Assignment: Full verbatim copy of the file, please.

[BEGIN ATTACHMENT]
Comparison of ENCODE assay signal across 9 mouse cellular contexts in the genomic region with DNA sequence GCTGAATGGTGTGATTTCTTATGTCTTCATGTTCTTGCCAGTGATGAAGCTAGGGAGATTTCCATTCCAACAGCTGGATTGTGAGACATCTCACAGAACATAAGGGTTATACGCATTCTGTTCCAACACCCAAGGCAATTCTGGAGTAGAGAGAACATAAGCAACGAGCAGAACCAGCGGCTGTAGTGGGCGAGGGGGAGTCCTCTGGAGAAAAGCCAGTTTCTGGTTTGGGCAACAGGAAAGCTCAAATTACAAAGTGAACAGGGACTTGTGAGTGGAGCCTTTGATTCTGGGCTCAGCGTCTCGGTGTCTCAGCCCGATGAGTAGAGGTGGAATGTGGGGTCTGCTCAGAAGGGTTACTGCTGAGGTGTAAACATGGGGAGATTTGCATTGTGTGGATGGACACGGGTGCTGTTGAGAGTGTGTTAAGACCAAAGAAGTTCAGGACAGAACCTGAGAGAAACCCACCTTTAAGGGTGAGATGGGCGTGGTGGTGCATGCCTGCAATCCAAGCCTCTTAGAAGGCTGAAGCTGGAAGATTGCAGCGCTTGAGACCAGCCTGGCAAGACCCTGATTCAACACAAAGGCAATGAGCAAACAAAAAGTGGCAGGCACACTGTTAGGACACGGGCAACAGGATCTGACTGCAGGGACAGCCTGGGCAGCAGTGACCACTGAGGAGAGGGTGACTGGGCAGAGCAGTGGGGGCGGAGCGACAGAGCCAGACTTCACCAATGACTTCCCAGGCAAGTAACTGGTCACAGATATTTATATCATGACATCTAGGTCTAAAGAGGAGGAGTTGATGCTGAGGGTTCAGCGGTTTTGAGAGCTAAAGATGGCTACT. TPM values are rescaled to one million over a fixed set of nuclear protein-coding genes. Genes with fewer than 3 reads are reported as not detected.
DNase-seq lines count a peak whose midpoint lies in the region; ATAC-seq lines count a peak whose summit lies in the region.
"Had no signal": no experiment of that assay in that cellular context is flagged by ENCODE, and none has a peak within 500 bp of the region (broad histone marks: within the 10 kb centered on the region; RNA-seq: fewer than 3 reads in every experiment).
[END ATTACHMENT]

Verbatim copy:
Comparison of ENCODE assay signal across 9 mouse cellular contexts in the genomic region with DNA sequence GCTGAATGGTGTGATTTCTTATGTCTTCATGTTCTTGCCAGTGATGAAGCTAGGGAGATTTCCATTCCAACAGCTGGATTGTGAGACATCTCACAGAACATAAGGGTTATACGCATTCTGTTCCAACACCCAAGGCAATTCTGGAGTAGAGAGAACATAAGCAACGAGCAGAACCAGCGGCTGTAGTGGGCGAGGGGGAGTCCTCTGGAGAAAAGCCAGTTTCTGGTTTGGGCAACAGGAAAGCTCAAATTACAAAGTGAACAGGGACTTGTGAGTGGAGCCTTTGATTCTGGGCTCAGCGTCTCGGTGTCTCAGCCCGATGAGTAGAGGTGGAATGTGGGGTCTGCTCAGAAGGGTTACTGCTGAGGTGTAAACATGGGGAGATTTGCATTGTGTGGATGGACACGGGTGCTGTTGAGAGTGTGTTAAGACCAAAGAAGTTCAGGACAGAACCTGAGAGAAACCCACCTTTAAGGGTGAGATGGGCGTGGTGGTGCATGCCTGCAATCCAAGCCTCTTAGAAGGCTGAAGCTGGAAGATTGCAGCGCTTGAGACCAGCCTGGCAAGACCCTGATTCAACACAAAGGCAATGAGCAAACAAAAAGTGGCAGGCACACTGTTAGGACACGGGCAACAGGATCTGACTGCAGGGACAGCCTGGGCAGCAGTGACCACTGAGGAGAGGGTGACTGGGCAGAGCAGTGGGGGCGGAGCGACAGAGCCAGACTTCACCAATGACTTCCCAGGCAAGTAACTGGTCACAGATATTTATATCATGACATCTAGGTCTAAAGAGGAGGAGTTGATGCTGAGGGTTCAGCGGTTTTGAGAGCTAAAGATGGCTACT. TPM values are rescaled to one million over a fixed set of nuclear protein-coding genes. Genes with fewer than 3 reads are reported as not detected.
DNase-seq lines count a peak whose midpoint lies in the region; ATAC-seq lines count a peak whose summit lies in the region.
"Had no signal": no experiment of that assay in that cellular context is flagged by ENCODE, and none has a peak within 500 bp of the region (broad histone marks: within the 10 kb centered on the region; RNA-seq: fewer than 3 reads in every experiment).